LHASA, China – Tourism is booming in Tibet as more Chinese travel to the country due to the coronavirus pandemic, posing risks to the fragile environment and historic sites in the region.
At the Potala Palace, former home of the Dalai Lamas, the number of visitors is limited to 5,000 per day. Balancing tourism demand with the need to minimize wear and tear on the massive hillside structure is a constant challenge, said Gonggar Tashi, the chief administrator.
“The biggest challenge for us is the contradiction between the protection and use of cultural relics,” Tashi told reporters in Lhasa, the Tibetan capital on a government-organized tour that gave foreign journalists access. rare in Tibet, but under the watchful eye of officials who set the agenda.
Tourists seem indifferent to the political controversies that have long surrounded Tibet. Chinese Communist forces entered the region in 1951, and the Dalai Lama, Tibet’s traditional spiritual and political leader, fled to India in a failed uprising against Chinese rule in 1959.
Millions of visitors come to Tibet every year, an increase of 12.6% in 2020 from the previous year, according to Ge Lei, deputy director of the China Tourism Marketing Association.
He said he expects the number of visitors to roughly double by 2026 – an overabundance of visitors that far exceeds the Tibetan population of 3.5 million. He said that means we have to be careful to protect the environment and culture.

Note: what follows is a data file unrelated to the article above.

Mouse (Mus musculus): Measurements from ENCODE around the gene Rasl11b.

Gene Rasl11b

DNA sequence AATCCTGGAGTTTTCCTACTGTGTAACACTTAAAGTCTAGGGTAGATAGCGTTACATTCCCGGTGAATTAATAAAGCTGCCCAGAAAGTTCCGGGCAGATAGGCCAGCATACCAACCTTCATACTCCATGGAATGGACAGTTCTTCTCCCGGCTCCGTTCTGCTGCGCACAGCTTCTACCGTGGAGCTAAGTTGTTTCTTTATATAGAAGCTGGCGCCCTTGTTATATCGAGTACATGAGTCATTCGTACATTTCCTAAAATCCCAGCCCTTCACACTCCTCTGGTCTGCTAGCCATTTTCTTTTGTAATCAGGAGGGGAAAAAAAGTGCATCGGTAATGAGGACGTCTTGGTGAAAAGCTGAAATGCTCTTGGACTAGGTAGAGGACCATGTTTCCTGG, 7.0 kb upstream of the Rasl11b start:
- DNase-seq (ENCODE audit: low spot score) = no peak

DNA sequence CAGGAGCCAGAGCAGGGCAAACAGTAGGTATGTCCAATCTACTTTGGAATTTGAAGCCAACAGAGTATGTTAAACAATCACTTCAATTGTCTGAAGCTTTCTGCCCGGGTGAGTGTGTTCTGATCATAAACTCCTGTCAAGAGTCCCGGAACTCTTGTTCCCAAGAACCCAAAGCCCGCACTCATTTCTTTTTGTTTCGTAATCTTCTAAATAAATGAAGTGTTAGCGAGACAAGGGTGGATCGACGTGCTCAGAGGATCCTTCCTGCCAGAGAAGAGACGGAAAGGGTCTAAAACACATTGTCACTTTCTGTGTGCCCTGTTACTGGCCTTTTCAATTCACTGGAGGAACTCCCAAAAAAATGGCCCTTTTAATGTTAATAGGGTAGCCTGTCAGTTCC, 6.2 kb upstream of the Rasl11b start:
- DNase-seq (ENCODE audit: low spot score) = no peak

Tourists are drawn to the “mystique and myth of Tibet as an isolated snow-capped land,” said Travis Klingberg, cultural geographer at NYU Shanghai. “But Tibet has become a place of significant beautiful natural landscapes for the Chinese nation.”
Tibet has shifted its focus from international visitors to domestic visitors as China’s middle class has grown, said Emily Yeh, professor of geography at the University of Colorado at Boulder.
Tibetans have sometimes complained about Chinese tourists’ lack of respect for cultural traditions, including walking on prayer flags, Yeh said.
The tourism sector is strengthening government propaganda, Yeh said. The ruling Communist Party claims to have freed hundreds of thousands of serfs when it overthrew the theocracy in 1951 and has since brought economic development to the high plateau bordering the Himalayas.
“Rewriting history is an integral part of the tourist landscape,” Yeh said.
Among the most popular natural sites is Lake Namtso, surrounded by snow-capped peaks and Buddhist shrines, with herds of yaks and migrating birds on the horizon. Further development of the site must be done with care to avoid damaging what makes it attractive, Ge said.
“It will be difficult to protect the ecology and culture of Tibet (…) if we do not have a long term plan,” he said. “So it is very important to establish a set of values and rules of behavior for traveling to Tibet while building the facilities.”